Torn from the headlines!
Seen on the pages of NextDoor!
It doesn’t sound as impressive, somehow. The truth is, I’m hijacking this story for my own purposes.
Someone stole our entire mailbox. Has anyone heard of this happening or know of recent mailbox thefts in the area? I really have never heard of this happening before. - - E.E., Worthington
While it won’t make the nightly news, the mystery of a disappearing mailbox tugged at something in my memory.
Oh, yes. That. The dreaded teenaged years in Stamford, Connecticut where there was absolutely nothing for teenagers to do but our Sunday night youth group at the Congregational Church. Yes, there were occasional school dances, plays, and concerts. But most of the time there was nothing. Especially if you were a teenager with limited resources.
It became a “craze” for a while for teenagers to go out and steal street signs under cover of darkness. You know, for fun. Sometimes the signs were taken home as trophies of their daring. Sometimes they were moved around town to different locations. Along with this fad came the sport of Mailbox Polo. It’s pretty much what it sounds like. While along a road, where mailboxes are located at the curb, one of the passengers wields a baseball bat and levels them.
Boom. You know, for fun.
I never actually participated in these activities although I will admit to driving around town the night before Easter one year with the intent of getting up to mischief. We never actually committed any. I think we may have talked ourselves out of it. Honestly, Stamford was such a boring town that sometimes there wasn’t even any mischief to get up to.
I still feel faintly guilty about that night, even though we didn’t do anything.
Back to Worthington and our friends at NextDoor. I don’t know why that mailbox was stolen. Perhaps it wasn’t a teenaged prank. I’m having a hard time imagining what else it could be, though.
I needed a mailbox so badly and I couldn’t afford one. So I stole it.
I disliked my neighbor so much I took my revenge by stealing their mailbox.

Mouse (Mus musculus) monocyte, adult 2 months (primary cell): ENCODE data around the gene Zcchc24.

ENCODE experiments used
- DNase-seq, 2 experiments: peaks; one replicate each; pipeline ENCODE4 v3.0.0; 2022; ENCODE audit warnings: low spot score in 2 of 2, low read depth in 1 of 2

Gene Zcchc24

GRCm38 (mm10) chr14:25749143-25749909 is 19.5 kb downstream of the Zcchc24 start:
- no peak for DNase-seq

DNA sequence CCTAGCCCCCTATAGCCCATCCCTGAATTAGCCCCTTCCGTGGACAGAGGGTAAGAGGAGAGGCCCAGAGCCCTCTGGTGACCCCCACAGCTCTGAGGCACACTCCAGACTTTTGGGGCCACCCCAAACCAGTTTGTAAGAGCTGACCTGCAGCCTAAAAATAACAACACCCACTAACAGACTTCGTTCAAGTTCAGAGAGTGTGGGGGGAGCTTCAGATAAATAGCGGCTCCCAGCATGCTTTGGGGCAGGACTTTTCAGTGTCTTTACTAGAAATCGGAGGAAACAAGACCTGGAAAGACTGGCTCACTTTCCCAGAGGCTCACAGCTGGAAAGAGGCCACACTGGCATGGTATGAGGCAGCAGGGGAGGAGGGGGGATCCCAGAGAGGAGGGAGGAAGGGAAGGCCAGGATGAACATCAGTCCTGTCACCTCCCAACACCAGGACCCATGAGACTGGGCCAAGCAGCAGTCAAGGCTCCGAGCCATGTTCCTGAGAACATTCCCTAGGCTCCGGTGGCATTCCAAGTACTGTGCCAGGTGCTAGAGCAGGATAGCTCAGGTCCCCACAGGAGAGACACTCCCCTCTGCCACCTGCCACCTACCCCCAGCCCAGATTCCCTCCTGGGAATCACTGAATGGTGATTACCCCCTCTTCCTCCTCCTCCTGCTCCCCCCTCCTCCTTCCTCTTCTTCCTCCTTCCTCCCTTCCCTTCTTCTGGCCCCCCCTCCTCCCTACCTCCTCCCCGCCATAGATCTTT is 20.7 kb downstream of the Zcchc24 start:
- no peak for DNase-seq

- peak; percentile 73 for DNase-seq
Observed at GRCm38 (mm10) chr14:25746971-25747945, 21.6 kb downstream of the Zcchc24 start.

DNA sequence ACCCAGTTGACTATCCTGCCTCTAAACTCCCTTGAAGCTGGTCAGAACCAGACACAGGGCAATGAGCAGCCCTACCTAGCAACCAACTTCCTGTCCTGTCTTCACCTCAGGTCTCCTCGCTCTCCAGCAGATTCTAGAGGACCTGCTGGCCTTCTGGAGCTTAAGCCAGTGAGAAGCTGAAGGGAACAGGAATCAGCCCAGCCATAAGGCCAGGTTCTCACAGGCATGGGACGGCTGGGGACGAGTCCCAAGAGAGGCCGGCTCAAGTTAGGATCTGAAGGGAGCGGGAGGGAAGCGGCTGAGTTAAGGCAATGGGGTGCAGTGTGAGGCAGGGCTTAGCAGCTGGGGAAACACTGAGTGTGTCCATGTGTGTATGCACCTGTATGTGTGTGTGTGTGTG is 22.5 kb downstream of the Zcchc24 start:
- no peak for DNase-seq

Perhaps it’s my guilty conscience speaking, but the thought of adolescents - - full of the nonsensical urges to do something reckless - - seems the most likely.
One of the thrills of being a teenager is those moments when you are sure you know absolutely everything. Adolescent brains are wired for both pleasure-seeking and risk taking. Those giddy thrills are exactly what parents fear. They are what lead to those unpleasant moments of reckoning when that same teen is faced with the knowledge that perhaps they did not know everything. And the parent, gobsmacked by the stupidity of it all, saying those time-worn words:
What were you thinking?
For those of us who are white, those experiences become part of our coming-of-age narratives, stories we look back on and smile, or wince. Not so for Black teens who may be going through the same experiences. So often they are judged as devious, destructive, even criminal. These are teens for whom a stop by the police could be life changing or even fatal.
My mind goes back to that spring evening where the bunch of us, maybe five or six, piled into a friend’s beat-up car that was always on the verge of breaking down and drove around with mischief on our minds. We were all, for the most part, good kids. We came from middle to upper middle class families.
More significantly, we were white.
We talked about what we would say if the police pulled us over. We joked about it, although in retrospect it’s clear we were worried about it. What was the likelihood of our being pulled over for just looking suspicious? Six relatively respectable-looking white kids?
We really had no idea.
Did the issue of race come up in the discussion on NextDoor? No. The issue came up for me because I see on social media how frequently those assumptions are made. And I see the disparities in treatment between white teens and Black teens in our community and around the country.
Who gets to learn and grow from their mistakes? Who doesn’t? If you find yourself judging teen behavior or attitudes, I wonder how you would react of it were your own child or someone in your family. Would it be different? Would you be inclined the give them the benefit of the doubt?
I never thought I’d write a blog post about what is, essentially, a hole in the ground. But you’d be amazed at how much you can find in a hole that size. Memory, for example. Perspective. And some powerfully strong hindsight.